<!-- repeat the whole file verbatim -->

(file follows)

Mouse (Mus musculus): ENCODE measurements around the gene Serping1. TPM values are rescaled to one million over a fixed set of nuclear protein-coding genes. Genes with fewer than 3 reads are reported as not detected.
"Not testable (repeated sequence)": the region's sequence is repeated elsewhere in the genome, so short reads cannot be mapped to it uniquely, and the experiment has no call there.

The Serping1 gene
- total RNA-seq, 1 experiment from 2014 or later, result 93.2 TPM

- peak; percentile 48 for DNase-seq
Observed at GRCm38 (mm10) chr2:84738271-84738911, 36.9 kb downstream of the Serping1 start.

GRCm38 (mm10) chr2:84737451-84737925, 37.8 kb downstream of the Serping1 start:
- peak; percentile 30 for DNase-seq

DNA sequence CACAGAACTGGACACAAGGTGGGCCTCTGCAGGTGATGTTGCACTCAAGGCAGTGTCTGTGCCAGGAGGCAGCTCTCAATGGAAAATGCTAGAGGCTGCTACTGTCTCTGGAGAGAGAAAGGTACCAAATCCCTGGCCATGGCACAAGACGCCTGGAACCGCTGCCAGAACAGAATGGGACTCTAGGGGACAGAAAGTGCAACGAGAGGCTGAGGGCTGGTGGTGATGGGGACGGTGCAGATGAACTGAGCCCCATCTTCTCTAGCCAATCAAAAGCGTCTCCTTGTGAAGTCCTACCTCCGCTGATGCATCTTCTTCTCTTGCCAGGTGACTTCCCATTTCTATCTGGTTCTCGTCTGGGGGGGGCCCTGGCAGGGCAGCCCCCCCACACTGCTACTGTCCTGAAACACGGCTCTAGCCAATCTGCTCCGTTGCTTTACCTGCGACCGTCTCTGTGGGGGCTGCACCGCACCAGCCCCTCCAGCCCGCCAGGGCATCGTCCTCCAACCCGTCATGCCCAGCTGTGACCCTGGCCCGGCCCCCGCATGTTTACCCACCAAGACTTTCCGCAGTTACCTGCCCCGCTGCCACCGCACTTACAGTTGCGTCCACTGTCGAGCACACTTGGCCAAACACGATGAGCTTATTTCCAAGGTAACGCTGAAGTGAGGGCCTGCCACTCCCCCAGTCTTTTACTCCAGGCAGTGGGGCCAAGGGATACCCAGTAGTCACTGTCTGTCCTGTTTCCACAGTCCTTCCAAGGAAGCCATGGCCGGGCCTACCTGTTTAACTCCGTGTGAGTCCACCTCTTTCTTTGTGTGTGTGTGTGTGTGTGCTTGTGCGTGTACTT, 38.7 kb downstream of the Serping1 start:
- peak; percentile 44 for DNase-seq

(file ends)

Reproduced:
Mouse (Mus musculus): ENCODE measurements around the gene Serping1. TPM values are rescaled to one million over a fixed set of nuclear protein-coding genes. Genes with fewer than 3 reads are reported as not detected.
"Not testable (repeated sequence)": the region's sequence is repeated elsewhere in the genome, so short reads cannot be mapped to it uniquely, and the experiment has no call there.

The Serping1 gene
- total RNA-seq, 1 experiment from 2014 or later, result 93.2 TPM

- peak; percentile 48 for DNase-seq
Observed at GRCm38 (mm10) chr2:84738271-84738911, 36.9 kb downstream of the Serping1 start.

GRCm38 (mm10) chr2:84737451-84737925, 37.8 kb downstream of the Serping1 start:
- peak; percentile 30 for DNase-seq

DNA sequence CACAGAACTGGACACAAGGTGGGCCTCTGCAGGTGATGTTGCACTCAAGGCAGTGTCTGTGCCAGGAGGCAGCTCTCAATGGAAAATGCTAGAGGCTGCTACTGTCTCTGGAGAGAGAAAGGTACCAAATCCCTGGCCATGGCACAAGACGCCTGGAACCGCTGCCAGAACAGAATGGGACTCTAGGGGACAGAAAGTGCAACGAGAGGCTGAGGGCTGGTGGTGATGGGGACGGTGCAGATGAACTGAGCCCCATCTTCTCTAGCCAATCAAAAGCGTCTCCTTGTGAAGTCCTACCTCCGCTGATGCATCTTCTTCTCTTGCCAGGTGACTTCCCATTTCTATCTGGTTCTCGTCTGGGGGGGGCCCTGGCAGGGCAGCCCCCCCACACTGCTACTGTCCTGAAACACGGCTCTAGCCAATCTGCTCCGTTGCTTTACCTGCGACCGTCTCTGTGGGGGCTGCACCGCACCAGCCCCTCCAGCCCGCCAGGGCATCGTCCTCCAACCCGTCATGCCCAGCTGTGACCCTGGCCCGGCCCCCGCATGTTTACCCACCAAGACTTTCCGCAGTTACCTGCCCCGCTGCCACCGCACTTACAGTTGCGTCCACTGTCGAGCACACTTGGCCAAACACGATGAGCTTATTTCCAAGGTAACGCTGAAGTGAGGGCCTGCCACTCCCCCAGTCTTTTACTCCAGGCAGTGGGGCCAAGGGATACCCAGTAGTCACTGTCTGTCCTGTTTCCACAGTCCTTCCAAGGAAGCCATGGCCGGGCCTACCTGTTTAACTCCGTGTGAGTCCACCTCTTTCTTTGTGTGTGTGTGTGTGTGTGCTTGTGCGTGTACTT, 38.7 kb downstream of the Serping1 start:
- peak; percentile 44 for DNase-seq